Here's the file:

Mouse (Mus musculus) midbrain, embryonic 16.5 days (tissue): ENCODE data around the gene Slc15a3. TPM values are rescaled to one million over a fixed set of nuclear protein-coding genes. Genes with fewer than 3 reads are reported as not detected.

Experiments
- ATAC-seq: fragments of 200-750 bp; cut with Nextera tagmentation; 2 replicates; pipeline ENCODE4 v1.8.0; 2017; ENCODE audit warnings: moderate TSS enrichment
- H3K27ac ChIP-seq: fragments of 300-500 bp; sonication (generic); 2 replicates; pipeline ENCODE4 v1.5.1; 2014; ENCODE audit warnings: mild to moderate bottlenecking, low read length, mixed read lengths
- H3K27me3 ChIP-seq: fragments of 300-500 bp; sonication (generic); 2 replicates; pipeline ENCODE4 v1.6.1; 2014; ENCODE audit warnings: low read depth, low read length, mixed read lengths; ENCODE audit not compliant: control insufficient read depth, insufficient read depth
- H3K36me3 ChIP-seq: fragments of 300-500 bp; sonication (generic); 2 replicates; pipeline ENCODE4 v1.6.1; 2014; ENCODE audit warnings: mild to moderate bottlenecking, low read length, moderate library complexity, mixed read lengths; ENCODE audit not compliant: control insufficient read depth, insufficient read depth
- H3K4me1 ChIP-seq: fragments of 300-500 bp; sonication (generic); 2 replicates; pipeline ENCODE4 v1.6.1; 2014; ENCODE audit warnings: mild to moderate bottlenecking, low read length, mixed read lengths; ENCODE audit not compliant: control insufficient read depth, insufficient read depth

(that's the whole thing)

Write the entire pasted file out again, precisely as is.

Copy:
Mouse (Mus musculus) midbrain, embryonic 16.5 days (tissue): ENCODE data around the gene Slc15a3. TPM values are rescaled to one million over a fixed set of nuclear protein-coding genes. Genes with fewer than 3 reads are reported as not detected.

Experiments
- ATAC-seq: fragments of 200-750 bp; cut with Nextera tagmentation; 2 replicates; pipeline ENCODE4 v1.8.0; 2017; ENCODE audit warnings: moderate TSS enrichment
- H3K27ac ChIP-seq: fragments of 300-500 bp; sonication (generic); 2 replicates; pipeline ENCODE4 v1.5.1; 2014; ENCODE audit warnings: mild to moderate bottlenecking, low read length, mixed read lengths
- H3K27me3 ChIP-seq: fragments of 300-500 bp; sonication (generic); 2 replicates; pipeline ENCODE4 v1.6.1; 2014; ENCODE audit warnings: low read depth, low read length, mixed read lengths; ENCODE audit not compliant: control insufficient read depth, insufficient read depth
- H3K36me3 ChIP-seq: fragments of 300-500 bp; sonication (generic); 2 replicates; pipeline ENCODE4 v1.6.1; 2014; ENCODE audit warnings: mild to moderate bottlenecking, low read length, moderate library complexity, mixed read lengths; ENCODE audit not compliant: control insufficient read depth, insufficient read depth
- H3K4me1 ChIP-seq: fragments of 300-500 bp; sonication (generic); 2 replicates; pipeline ENCODE4 v1.6.1; 2014; ENCODE audit warnings: mild to moderate bottlenecking, low read length, mixed read lengths; ENCODE audit not compliant: control insufficient read depth, insufficient read depth